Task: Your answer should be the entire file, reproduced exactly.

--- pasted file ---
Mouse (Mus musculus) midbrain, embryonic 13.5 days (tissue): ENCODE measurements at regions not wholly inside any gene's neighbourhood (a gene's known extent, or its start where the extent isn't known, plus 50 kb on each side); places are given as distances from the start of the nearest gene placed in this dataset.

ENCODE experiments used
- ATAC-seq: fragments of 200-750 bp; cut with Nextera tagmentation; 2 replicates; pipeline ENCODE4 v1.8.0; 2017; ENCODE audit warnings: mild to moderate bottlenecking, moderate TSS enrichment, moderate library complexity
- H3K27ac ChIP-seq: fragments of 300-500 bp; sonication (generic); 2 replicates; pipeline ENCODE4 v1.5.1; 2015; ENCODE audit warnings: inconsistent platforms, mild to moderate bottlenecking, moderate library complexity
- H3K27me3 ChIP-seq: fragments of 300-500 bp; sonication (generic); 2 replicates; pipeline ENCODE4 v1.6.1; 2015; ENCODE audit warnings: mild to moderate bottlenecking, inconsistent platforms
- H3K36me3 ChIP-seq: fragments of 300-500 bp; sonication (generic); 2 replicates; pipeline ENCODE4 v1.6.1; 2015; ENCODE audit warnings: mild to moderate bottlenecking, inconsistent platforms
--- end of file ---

Mouse (Mus musculus) midbrain, embryonic 13.5 days (tissue): ENCODE measurements at regions not wholly inside any gene's neighbourhood (a gene's known extent, or its start where the extent isn't known, plus 50 kb on each side); places are given as distances from the start of the nearest gene placed in this dataset.

ENCODE experiments used
- ATAC-seq: fragments of 200-750 bp; cut with Nextera tagmentation; 2 replicates; pipeline ENCODE4 v1.8.0; 2017; ENCODE audit warnings: mild to moderate bottlenecking, moderate TSS enrichment, moderate library complexity
- H3K27ac ChIP-seq: fragments of 300-500 bp; sonication (generic); 2 replicates; pipeline ENCODE4 v1.5.1; 2015; ENCODE audit warnings: inconsistent platforms, mild to moderate bottlenecking, moderate library complexity
- H3K27me3 ChIP-seq: fragments of 300-500 bp; sonication (generic); 2 replicates; pipeline ENCODE4 v1.6.1; 2015; ENCODE audit warnings: mild to moderate bottlenecking, inconsistent platforms
- H3K36me3 ChIP-seq: fragments of 300-500 bp; sonication (generic); 2 replicates; pipeline ENCODE4 v1.6.1; 2015; ENCODE audit warnings: mild to moderate bottlenecking, inconsistent platforms